• And, if you're illuminating things away from the house, like your trees, get some outdoor floodlight holders that you can spike right into the ground.
    • Make a note of such spots and on a dry day go out with a garden fork and spike the areas by pushing into the lawn to a depth of about 15 cm and rocking gently back and forth before pulling out the fork.
  • 2

    • 2.1(suppress)

      (rumor) silenciar
      (rumor) acallar
      • Its editors only goofed in spiking the Augusta columns.
      • And they spiked the story by their top investigative reporter, so they didn't get sued because they simply killed the story before birth.
      • But the attorney adds that spiking the story may not entirely solve the problem.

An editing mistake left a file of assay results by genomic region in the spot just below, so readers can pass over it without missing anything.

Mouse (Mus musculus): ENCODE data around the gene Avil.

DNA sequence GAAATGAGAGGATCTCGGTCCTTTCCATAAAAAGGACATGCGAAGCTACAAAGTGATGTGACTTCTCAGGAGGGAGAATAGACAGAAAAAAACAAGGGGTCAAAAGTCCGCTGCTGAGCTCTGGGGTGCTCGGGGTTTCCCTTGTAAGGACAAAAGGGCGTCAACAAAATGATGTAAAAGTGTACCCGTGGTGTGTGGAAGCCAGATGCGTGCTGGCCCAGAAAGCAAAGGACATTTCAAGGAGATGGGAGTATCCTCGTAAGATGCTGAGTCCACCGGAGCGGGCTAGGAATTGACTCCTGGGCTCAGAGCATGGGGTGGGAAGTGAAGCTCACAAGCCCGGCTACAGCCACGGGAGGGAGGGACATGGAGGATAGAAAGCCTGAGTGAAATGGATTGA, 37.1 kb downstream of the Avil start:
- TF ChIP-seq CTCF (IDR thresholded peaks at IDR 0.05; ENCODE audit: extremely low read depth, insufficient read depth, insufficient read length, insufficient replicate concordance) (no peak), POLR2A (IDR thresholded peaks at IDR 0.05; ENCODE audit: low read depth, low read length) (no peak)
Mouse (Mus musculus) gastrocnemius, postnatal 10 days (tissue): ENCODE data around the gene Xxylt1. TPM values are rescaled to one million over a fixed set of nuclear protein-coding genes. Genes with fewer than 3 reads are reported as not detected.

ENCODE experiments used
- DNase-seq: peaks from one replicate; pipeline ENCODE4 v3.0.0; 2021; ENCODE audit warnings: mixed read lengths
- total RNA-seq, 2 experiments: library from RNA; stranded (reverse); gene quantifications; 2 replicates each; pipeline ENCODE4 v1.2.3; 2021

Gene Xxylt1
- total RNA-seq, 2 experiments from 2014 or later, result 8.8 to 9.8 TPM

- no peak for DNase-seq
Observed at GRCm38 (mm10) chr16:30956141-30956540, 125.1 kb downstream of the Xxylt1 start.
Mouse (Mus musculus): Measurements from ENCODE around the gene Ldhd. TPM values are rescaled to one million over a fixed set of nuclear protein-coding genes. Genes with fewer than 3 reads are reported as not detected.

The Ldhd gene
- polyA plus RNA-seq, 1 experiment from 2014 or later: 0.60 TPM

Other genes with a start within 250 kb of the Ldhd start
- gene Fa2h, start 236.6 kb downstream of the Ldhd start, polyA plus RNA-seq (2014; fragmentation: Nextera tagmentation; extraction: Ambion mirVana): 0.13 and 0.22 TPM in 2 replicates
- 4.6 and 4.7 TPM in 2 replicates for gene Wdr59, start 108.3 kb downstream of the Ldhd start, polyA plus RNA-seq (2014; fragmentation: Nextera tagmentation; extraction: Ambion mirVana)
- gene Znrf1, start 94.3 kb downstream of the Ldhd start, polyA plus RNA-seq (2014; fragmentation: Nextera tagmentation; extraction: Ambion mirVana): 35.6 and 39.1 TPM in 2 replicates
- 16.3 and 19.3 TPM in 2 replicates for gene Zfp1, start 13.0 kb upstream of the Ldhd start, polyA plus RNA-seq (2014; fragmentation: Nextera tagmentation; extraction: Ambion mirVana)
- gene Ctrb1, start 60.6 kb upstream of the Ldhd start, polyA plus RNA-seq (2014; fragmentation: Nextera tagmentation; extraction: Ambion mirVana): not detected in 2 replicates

• A leaked internal document shows that this is not the first time that Myers has had articles spiked by the editor.
      • Was the decision to spike Sherman's story journalistic, political, or merely financial?
      • Newsweek spiked the story a few years ago when they had it.
      • During a radio interview, Mr Waters said the newspaper spiked his column on the grounds the article was libellous and inaccurate.
      • Amid reports that the Department of Justice may spike the proposed merger, it is set to name two veterans to head its marketing forces.
      • In the event, the Guardian spiked my article for unrelated reasons.
      • Earlier this month there was a row over the Irish Independent spiking a story about Dunnes Stores.